Progressives often claim the mantle of fighting for women’s rights, yet a recent “Daily Show” appearance by Ms. magazine cofounder Gloria Steinem again illustrated how this iconic leader of the left, a spokeswoman for so many establishment feminists, believes in situational feminism.
That is to say, Steinem seems to believe in “women’s empowerment for me, but not for thee,” when it comes to powerful female conservatives and Republicans. This sentiment does little to bridge cultural divides and move the country forward.
While praising Democratic politicians such as U.S. Rep. Maxine Waters (D-Calif.) and U.S. Sen. Barbara Mikulski (D-Md.), Steinem said Hillary Clinton’s time as secretary of state helped position her to assume the presidency by making her a strong, female leader. Steinem sidestepped Condoleezza Rice, who eroded barriers of both color and sex as secretary of state during George W. Bush’s administration, and failed to mention any strong Republican women in office.
When host Trevor Noah asked Steinem about Republican presidential candidate Carly Fiorina, she pulled a one-two punch, first insulting Fiorina’s electoral loss in California five years ago — “I’m talking about women who got elected because they represented a popular majority opinion,” Steinem said — while also questioning whether Fiorina earned the position of CEO at Hewlett-Packard. “She got promoted by God knows who?” Steinem snarked.
The question is whether Steinem knew that Fiorina had called Steinem a hero. Clearly the feeling is not mutual, despite the fact that Fiorina shattered glass ceilings through her work helming a high-tech firm during a tumultuous economic period. Though Fiorina’s tenure certainly had its problems, it is bizarre that Steinem, a supposed champion of female empowerment, would question whether Fiorina even achieved the CEO role — which she held for a period spanning six years — based on her merit and achievement. Fiorina spokeswoman Sarah Isgur Flores declined to comment specifically on Steinem’s remarks, though she emailed Opportunity Lives highlights from a speech Fiorina gave this summer.
“Feminism began as a rallying cry to empower women — to vote, to get an education, to enter the workplace,” Fiorina said. “But over the years, feminism has devolved into a left-leaning political ideology where women are pitted against men and used as a political weapon to win elections.”
“Being empowered means having a voice,” she continued. “But ideological feminism shuts down conversation — on college campuses and in the media. If you are a man — or a woman — who doesn’t believe the litanies of the left, then you are ‘waging a war on women’ or you are a ‘threat to women’s health’ or you are variously described as “window dressing” — Joni Ernst — or offensive as a candidate — Carly Fiorina.”
“The progressive view of feminism is not about women,” Fiorina said. “It is about ideology. And their policies are not working for women.”
In her “Daily Show” appearance, Steinem dug a deeper hole for herself, insulting the American electorate with an odd, completely unfounded pop psychoanalysis suggesting voters are unable to judge policy ideas over personality. She conjectured that this was why Clinton lost the presidential nomination in 2008.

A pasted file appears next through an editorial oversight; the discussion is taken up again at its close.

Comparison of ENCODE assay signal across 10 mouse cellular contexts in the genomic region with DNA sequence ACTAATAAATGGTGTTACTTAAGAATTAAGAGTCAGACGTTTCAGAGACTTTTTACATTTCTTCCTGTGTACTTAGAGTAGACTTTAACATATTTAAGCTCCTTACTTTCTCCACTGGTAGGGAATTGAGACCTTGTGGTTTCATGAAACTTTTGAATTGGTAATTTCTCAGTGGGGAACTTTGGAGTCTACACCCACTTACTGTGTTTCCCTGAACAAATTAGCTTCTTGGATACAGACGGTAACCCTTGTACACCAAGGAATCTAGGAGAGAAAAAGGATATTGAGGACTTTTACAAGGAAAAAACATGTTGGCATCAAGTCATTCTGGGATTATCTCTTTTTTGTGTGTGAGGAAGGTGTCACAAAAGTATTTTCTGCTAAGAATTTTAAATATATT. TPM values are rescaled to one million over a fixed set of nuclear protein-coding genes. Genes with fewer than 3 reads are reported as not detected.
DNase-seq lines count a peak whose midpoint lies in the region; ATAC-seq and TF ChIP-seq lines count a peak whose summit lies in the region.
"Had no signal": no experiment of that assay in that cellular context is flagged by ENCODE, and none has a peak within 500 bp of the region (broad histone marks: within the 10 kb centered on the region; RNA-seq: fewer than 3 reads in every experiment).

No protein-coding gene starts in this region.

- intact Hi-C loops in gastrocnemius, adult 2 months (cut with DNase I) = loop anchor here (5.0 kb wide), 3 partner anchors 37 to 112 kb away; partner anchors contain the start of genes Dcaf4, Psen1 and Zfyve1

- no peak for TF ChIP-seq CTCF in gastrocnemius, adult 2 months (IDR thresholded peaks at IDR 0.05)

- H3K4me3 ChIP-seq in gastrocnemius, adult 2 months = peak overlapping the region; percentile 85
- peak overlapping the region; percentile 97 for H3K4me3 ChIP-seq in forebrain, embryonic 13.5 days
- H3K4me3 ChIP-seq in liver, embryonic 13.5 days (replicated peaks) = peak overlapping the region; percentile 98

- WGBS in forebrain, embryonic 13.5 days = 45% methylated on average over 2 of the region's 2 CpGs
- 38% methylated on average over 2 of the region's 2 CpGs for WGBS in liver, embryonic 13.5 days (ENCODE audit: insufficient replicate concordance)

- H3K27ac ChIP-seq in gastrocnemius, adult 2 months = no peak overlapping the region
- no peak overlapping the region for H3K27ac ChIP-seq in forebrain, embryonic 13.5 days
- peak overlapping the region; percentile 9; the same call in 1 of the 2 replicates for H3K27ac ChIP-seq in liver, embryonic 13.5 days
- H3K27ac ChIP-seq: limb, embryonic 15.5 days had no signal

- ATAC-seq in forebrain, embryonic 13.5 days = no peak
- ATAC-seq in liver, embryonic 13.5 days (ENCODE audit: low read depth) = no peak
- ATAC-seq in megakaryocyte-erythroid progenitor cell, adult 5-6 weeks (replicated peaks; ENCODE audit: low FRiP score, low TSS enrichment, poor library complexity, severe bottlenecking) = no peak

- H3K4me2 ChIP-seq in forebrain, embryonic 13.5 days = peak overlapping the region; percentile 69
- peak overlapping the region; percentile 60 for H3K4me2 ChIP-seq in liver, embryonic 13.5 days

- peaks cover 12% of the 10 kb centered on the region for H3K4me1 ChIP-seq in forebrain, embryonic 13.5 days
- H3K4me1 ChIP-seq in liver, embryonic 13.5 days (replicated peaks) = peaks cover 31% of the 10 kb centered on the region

“I did not think that the country was ready yet for a woman of any description — if she really represented the majority of women — because we’re raised by women as children, whether we’re women or men, and we deeply associate female authority with childhood emotionality, nurturing, and so on,” Steinem said. “And we see men in the outside world, and that seems more rational and appropriate.”
She went on to accuse journalists of “regress[ing] to childhood because the last time they saw a powerful woman, they were, like six,” she intoned.
In spite of our deeply flawed, subconscious national psyche, however, Steinem asserted that something had dramatically changed between 2008 and 2015. “I think we’re on the cusp of change, enough so that it is possible [that Clinton could win],” she said.
This sort of unscientific slander against the American electorate, assuming that somehow it is in arrested development and incapable of independent thought, is belittling and does not encourage women to seek office. Yes, women need greater coaching and encouragement to seek public office, and scaring women off through this sort of unsubstantiated logic doesn’t help.
We have not seen scores and scores of high-caliber female candidates seeking the Oval Office. And perhaps many potential candidates, Republican or otherwise, are scared off by the likes of Steinem and her comrades, who pillory women through personal attacks rather than on matters of substance. It’s time to stop the situational feminism and push for universal female empowerment.
Read the original article here on Opportunity Lives….
Carrie Sheffield is the founder of Bold. She is passionate about storytelling to empower and connect others. A founding POLITICO reporter, Carrie contributed on political economy at Forbes and wrote editorials for The Washington Times. After earning a master’s in public policy from Harvard University, she managed credit risk at Goldman Sachs and researched for Edward Conard, Bain Capital founding partner and American Enterprise Institute scholar. She earned a B.A. in communications at Brigham Young University and completed a Fulbright fellowship in Berlin.